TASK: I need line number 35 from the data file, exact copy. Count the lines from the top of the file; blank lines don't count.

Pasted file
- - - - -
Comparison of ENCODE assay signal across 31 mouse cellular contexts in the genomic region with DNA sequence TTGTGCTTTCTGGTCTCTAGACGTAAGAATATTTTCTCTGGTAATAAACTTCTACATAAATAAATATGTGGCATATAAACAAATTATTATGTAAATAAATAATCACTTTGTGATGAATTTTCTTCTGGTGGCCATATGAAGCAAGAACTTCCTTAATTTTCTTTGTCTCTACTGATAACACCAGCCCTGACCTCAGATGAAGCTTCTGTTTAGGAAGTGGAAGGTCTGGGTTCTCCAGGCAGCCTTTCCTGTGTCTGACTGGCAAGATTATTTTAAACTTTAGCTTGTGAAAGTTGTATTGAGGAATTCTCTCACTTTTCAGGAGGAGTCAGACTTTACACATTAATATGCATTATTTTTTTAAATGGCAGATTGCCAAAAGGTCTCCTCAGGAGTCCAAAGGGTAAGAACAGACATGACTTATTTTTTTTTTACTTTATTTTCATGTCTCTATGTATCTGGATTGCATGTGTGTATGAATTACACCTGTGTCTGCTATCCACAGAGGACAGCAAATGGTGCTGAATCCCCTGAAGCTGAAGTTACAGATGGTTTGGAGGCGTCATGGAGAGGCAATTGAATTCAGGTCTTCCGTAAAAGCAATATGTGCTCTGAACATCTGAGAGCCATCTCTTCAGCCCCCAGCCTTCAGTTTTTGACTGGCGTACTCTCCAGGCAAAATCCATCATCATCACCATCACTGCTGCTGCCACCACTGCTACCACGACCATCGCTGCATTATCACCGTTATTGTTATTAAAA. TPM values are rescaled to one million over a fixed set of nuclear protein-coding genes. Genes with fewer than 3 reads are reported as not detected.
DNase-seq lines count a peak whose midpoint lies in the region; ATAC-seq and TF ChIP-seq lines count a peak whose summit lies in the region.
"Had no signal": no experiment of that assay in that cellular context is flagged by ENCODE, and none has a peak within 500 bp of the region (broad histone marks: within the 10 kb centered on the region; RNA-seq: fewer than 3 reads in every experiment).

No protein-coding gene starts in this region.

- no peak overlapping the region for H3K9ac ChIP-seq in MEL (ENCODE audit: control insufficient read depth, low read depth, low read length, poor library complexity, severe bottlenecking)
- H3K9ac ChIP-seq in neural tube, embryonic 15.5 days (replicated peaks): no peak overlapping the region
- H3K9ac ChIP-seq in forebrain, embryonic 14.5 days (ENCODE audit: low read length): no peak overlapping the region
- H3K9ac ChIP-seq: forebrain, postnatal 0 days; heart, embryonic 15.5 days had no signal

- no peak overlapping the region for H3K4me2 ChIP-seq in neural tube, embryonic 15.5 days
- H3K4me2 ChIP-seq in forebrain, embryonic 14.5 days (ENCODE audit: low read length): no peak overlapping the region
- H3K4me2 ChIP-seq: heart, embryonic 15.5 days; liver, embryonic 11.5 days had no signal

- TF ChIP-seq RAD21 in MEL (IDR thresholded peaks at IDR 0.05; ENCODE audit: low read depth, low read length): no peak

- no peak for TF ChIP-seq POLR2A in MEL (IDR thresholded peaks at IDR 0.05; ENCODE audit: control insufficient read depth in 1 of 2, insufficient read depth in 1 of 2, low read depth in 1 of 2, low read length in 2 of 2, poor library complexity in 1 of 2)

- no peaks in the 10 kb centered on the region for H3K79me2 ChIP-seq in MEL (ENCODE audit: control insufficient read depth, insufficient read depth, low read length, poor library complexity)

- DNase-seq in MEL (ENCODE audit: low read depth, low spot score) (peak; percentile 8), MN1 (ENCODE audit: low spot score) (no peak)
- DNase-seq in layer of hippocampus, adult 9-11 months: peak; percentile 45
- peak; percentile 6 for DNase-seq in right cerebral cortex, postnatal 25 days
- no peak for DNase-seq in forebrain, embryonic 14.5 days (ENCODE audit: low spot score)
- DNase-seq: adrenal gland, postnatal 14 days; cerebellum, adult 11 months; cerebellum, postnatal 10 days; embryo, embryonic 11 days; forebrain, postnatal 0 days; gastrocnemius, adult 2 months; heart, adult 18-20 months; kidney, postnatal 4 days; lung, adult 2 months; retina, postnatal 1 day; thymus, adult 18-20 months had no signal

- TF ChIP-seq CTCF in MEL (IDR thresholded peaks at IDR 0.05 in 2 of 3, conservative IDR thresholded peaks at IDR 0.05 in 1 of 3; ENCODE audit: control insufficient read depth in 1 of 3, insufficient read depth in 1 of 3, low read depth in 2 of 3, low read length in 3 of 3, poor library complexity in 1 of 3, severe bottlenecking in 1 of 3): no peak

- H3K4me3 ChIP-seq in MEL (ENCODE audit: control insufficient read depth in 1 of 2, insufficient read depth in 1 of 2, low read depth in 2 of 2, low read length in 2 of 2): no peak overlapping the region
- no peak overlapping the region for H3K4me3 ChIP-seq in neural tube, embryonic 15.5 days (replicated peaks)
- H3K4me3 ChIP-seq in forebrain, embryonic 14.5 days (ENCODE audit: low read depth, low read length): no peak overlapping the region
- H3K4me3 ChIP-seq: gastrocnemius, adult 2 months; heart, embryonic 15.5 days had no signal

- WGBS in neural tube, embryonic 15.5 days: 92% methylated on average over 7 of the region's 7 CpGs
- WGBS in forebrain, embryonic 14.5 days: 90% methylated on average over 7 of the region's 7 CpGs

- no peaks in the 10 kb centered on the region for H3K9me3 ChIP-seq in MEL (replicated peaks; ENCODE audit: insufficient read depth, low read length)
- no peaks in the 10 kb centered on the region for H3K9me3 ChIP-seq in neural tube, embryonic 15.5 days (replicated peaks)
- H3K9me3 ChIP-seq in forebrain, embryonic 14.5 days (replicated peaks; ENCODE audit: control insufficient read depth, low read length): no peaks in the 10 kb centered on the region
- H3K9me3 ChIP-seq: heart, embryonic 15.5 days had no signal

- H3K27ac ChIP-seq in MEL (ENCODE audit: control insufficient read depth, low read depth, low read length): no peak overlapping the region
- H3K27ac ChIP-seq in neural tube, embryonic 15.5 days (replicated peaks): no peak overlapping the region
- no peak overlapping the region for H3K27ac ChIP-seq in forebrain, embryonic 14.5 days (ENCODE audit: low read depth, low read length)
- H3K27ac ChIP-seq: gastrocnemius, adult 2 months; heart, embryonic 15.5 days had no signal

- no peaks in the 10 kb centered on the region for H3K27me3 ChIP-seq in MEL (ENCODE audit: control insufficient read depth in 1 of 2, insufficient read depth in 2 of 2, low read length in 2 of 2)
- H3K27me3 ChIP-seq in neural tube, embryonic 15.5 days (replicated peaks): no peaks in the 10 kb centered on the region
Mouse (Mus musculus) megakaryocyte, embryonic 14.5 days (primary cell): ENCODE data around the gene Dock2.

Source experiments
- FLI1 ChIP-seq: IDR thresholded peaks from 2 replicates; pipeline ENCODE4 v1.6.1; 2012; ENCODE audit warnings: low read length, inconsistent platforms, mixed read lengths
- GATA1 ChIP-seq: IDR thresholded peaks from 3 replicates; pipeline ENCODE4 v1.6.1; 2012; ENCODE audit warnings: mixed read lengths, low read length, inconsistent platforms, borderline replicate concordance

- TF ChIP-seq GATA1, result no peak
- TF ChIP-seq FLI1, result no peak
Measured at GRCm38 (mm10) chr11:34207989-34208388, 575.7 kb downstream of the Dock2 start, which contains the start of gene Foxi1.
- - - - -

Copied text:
- no peaks in the 10 kb centered on the region for H3K27me3 ChIP-seq in MEL (ENCODE audit: control insufficient read depth in 1 of 2, insufficient read depth in 2 of 2, low read length in 2 of 2)